Scientists at Vanderbilt University and Northwestern University have determined the three-dimensional structure of a critical region of Death Associated Protein Kinase (DAPK) and created a quantitative assay capable of measuring its activity.
These results were published in the October issue of Nature Structural Biology and the October 19 issue of the Journal of Biological Chemistry and are generating considerable interest in the pharmaceutical industry because DAPK provides a new target for the development of drugs that could reduce cell damage following brain injuries and stroke.
The senior authors of the two papers are Martin Egli, associate professor of biological sciences at Vanderbilt University, and D. Martin Watterson, director of the Drug Discovery Program at Northwestern University. Eglis group mapped the three-dimensional structure of DAPKs kinase domain and Wattersons group developed the quantitative assay. DAPK is a large protein with a number of distinct domains. It was discovered in 1995 by Adi Kimchi at the Weizmann Institute of Science in Israel while screening the entire genome for genes that promote a process called programmed cell death and inhibit tumor growth.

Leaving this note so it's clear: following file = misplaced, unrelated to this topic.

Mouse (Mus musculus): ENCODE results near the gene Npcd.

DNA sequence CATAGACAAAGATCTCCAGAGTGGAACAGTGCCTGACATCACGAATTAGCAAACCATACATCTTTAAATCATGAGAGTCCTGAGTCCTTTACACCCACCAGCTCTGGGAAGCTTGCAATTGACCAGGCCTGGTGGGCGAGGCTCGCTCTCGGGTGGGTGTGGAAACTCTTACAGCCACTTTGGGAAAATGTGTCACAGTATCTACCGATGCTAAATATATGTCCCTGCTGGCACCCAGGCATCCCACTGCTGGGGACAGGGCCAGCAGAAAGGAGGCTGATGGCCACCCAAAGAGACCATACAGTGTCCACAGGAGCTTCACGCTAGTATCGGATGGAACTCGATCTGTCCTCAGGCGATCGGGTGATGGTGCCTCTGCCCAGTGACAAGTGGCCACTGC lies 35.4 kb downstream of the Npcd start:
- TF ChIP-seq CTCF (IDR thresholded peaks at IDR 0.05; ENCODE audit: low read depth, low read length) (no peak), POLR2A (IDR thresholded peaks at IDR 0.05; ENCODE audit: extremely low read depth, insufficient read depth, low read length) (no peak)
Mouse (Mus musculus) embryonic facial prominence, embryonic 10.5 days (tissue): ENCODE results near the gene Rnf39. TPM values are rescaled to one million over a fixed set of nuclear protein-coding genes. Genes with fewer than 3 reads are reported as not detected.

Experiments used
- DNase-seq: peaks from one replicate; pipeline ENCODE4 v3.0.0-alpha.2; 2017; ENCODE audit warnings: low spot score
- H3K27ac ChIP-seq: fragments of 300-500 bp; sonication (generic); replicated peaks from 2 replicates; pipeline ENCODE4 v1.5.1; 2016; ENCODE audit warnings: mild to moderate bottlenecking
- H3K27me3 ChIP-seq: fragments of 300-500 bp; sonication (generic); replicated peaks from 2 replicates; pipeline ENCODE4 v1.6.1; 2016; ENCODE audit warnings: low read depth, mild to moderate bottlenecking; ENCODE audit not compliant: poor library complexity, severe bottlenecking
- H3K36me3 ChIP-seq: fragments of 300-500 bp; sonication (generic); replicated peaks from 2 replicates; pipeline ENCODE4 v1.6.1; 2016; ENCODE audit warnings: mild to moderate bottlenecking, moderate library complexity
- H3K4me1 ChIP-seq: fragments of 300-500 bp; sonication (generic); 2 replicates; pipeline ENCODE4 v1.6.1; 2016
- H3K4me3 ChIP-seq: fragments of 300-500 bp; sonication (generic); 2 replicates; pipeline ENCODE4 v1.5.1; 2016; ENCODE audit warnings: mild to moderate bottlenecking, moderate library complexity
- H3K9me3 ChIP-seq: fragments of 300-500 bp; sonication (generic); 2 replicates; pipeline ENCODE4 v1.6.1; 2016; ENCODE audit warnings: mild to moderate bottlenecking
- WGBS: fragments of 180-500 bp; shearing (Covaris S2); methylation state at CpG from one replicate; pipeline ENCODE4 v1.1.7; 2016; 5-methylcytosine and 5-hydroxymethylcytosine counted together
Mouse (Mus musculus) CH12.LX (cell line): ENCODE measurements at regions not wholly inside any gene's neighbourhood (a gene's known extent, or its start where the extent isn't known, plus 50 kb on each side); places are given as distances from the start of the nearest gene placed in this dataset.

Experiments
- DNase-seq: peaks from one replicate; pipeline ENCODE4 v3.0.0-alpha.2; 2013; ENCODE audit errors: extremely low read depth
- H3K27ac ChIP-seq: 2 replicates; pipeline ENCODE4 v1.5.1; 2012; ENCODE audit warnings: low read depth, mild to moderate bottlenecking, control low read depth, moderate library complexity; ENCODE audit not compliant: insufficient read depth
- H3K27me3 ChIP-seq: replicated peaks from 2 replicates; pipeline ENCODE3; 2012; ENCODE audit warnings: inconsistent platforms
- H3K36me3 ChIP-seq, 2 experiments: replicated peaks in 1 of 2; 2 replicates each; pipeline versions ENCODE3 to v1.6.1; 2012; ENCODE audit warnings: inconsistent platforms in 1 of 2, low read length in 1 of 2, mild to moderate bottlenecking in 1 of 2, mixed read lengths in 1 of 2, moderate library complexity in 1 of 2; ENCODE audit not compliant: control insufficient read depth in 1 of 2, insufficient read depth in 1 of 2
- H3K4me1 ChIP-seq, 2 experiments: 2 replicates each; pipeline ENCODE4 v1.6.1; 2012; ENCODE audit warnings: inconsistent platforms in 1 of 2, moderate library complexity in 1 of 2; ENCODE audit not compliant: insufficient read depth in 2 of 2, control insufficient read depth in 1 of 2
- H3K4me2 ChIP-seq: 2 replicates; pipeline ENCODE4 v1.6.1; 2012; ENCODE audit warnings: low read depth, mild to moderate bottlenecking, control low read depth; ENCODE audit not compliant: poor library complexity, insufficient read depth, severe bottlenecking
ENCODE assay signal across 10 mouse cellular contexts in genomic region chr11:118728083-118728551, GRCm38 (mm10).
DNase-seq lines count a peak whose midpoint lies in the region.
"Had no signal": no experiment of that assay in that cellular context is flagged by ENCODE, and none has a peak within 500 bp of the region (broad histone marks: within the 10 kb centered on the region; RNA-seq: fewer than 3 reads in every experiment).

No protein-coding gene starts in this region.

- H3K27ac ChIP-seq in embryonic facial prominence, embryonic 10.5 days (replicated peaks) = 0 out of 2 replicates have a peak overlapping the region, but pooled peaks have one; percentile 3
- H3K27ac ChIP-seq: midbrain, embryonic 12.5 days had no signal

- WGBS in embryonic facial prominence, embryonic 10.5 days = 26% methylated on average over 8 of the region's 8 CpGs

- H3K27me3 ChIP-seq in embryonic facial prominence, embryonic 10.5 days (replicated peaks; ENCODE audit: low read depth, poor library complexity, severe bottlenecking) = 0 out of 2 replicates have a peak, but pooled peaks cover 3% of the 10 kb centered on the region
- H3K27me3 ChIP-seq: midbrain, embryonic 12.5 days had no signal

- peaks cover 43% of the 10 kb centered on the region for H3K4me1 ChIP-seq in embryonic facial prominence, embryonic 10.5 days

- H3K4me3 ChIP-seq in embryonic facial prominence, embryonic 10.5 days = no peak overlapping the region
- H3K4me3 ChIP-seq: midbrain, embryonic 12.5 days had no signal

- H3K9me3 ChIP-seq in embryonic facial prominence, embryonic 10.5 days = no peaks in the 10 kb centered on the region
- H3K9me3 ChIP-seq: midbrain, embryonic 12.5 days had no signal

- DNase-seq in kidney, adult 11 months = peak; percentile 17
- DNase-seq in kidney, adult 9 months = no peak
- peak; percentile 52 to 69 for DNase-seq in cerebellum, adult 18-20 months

DAPK contains a "death domain" that can initiate a cascade of molecular events that cause a cell to commit suicide. This process, called programmed cell death or apoptosis, is programmed into all but the most primitive of cells. It causes the cell to shut down in an orderly manner so that its contents can be absorbed by surrounding cells without initiating an attack by the bodys internal self-defense systems. This is particularly important in enclosed areas like the brain.
Previous research has implicated DAPK in a wide range of apoptotic systems an
Contact: David F. Salisbury